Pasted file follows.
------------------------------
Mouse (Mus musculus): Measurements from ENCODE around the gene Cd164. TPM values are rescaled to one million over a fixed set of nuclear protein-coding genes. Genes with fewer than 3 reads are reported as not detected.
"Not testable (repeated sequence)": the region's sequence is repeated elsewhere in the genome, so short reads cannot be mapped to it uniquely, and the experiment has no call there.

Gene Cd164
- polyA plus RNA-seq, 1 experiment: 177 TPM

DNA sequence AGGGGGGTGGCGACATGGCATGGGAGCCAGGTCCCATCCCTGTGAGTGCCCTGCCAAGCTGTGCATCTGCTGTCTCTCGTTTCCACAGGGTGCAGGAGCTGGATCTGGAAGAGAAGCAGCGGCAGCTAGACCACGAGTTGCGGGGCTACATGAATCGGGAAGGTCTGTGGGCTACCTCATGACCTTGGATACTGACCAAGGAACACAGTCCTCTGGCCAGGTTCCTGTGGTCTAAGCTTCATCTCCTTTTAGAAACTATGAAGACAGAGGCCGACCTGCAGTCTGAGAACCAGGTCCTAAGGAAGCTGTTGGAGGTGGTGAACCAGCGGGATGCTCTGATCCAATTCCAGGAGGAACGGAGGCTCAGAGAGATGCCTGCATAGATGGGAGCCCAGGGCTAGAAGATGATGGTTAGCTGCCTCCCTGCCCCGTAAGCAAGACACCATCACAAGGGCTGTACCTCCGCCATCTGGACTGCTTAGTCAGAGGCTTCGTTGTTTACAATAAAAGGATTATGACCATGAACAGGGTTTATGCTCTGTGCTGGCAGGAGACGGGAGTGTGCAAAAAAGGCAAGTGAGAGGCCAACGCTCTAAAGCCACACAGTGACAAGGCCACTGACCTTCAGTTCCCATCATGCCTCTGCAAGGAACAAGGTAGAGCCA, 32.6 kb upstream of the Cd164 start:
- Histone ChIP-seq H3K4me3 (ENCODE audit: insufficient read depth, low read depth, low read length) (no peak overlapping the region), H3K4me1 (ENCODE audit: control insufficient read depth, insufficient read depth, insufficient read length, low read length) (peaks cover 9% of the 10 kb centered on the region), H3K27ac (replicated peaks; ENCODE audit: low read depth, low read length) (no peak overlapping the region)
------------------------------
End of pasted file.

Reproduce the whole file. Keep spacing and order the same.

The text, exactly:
Mouse (Mus musculus): Measurements from ENCODE around the gene Cd164. TPM values are rescaled to one million over a fixed set of nuclear protein-coding genes. Genes with fewer than 3 reads are reported as not detected.
"Not testable (repeated sequence)": the region's sequence is repeated elsewhere in the genome, so short reads cannot be mapped to it uniquely, and the experiment has no call there.

Gene Cd164
- polyA plus RNA-seq, 1 experiment: 177 TPM

DNA sequence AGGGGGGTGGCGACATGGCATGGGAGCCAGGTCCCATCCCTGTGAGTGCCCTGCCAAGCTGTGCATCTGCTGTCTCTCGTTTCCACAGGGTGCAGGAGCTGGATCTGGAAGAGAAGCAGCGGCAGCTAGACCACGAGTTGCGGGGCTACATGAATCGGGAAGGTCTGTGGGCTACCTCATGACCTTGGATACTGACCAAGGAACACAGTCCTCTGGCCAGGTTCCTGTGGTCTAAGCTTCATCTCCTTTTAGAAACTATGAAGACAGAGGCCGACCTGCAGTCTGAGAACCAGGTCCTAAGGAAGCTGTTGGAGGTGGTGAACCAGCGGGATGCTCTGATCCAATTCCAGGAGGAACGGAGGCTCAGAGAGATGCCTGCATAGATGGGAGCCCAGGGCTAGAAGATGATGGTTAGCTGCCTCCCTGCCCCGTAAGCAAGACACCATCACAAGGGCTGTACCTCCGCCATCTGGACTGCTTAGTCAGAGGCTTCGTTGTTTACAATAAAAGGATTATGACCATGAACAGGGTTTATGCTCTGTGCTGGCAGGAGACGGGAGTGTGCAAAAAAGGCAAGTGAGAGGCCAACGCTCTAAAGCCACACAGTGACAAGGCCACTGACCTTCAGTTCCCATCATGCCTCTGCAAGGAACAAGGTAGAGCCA, 32.6 kb upstream of the Cd164 start:
- Histone ChIP-seq H3K4me3 (ENCODE audit: insufficient read depth, low read depth, low read length) (no peak overlapping the region), H3K4me1 (ENCODE audit: control insufficient read depth, insufficient read depth, insufficient read length, low read length) (peaks cover 9% of the 10 kb centered on the region), H3K27ac (replicated peaks; ENCODE audit: low read depth, low read length) (no peak overlapping the region)